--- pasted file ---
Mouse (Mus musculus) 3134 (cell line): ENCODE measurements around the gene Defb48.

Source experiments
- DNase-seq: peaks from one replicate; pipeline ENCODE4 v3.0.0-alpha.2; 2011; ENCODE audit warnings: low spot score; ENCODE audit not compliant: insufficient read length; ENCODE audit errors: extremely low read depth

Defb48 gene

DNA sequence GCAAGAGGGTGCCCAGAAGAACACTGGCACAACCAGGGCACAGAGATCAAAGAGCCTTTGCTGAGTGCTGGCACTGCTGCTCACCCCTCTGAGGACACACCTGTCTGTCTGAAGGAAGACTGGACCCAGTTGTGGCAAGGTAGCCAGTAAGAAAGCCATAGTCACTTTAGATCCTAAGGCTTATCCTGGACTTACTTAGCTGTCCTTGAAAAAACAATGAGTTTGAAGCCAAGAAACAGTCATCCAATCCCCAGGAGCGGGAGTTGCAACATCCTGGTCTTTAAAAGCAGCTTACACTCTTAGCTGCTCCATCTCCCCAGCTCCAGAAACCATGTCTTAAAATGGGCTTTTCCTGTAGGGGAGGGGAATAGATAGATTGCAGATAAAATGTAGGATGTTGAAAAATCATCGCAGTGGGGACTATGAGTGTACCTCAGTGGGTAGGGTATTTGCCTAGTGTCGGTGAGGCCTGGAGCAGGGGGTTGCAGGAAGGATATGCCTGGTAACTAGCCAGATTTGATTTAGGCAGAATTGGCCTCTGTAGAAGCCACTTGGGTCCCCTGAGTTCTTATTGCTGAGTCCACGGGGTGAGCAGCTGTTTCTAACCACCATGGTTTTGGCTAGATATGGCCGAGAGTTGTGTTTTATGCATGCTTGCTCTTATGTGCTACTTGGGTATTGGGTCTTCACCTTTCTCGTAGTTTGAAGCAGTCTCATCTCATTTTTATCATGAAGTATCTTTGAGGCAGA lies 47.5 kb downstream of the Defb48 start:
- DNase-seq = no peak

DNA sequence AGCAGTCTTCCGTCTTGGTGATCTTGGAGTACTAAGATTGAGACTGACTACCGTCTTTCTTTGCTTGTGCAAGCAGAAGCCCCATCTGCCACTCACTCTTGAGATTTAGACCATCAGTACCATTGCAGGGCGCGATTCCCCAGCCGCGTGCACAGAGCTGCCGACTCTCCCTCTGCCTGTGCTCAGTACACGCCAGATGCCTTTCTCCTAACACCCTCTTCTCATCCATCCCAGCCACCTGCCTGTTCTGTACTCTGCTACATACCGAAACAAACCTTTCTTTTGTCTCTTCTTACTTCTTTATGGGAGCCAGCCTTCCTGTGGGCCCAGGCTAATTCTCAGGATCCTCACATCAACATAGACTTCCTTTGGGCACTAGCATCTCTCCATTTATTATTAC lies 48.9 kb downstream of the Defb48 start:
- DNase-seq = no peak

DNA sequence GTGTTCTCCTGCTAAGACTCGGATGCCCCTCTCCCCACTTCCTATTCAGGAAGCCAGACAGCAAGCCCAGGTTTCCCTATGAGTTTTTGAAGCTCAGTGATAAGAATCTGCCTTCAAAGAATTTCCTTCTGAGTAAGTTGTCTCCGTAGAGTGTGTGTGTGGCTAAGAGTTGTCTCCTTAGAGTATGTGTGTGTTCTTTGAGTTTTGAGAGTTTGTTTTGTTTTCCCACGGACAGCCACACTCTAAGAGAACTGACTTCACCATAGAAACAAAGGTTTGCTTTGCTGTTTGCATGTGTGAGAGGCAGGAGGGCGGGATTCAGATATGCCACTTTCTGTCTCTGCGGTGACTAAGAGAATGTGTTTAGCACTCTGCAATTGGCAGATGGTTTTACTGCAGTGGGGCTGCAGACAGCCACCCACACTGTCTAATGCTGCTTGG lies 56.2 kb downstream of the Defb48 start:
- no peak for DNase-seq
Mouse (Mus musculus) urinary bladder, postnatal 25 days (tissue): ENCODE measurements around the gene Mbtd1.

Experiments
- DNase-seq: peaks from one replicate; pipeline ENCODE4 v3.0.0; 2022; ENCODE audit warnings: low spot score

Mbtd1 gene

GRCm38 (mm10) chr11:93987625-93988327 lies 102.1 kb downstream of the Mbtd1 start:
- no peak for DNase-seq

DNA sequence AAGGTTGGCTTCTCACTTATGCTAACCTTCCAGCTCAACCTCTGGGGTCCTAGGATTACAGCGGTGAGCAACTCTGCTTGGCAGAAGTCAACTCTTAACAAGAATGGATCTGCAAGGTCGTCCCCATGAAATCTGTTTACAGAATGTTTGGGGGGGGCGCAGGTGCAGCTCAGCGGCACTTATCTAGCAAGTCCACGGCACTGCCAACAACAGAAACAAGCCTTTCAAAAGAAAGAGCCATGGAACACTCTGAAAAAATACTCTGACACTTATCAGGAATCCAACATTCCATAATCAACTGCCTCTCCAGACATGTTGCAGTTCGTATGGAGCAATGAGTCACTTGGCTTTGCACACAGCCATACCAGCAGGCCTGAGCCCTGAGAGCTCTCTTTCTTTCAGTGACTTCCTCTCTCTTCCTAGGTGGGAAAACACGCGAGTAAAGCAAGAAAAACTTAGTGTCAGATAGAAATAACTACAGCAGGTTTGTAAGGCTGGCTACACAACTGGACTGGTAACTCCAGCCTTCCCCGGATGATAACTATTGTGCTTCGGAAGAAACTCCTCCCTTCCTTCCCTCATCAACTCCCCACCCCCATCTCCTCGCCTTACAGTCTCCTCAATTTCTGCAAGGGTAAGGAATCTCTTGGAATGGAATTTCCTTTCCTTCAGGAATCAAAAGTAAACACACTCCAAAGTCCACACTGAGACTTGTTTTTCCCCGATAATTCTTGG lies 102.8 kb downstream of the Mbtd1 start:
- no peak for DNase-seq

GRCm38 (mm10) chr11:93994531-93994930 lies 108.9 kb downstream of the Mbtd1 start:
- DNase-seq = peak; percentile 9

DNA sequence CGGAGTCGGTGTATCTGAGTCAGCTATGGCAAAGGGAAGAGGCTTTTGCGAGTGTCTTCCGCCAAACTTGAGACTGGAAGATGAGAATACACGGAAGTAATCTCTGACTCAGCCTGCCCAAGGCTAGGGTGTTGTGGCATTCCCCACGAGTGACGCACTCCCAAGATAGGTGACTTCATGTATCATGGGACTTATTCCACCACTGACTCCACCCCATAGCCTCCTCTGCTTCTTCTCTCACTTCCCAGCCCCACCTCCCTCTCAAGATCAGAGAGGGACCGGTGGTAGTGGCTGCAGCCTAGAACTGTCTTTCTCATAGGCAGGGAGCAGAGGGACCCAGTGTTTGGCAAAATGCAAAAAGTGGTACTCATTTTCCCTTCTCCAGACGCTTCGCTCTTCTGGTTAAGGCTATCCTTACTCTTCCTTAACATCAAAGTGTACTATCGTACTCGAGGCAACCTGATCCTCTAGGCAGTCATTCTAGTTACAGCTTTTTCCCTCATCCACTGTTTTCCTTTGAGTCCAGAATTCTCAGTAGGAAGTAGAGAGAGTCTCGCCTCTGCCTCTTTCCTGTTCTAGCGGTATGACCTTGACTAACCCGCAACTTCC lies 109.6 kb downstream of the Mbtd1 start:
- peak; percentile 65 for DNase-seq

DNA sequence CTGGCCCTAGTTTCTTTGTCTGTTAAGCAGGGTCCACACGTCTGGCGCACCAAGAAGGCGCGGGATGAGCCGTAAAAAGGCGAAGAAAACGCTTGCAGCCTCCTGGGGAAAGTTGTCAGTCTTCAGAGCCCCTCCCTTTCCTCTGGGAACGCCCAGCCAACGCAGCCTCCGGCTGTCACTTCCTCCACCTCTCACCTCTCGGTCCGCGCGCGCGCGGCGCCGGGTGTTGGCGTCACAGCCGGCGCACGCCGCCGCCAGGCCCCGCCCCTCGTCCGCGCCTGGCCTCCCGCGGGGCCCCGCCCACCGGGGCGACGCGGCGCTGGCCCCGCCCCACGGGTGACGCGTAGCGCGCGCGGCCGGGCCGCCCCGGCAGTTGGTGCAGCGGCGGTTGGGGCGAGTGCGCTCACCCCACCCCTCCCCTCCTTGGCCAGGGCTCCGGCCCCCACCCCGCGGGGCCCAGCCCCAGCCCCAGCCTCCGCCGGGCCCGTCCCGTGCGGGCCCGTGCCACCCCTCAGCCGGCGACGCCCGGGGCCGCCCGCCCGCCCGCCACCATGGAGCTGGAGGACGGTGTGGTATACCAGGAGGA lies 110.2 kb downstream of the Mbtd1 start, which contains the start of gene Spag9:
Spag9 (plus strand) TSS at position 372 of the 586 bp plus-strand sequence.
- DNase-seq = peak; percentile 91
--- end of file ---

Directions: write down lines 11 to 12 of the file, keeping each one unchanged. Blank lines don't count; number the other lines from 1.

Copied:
Mouse (Mus musculus) urinary bladder, postnatal 25 days (tissue): ENCODE measurements around the gene Mbtd1.

Experiments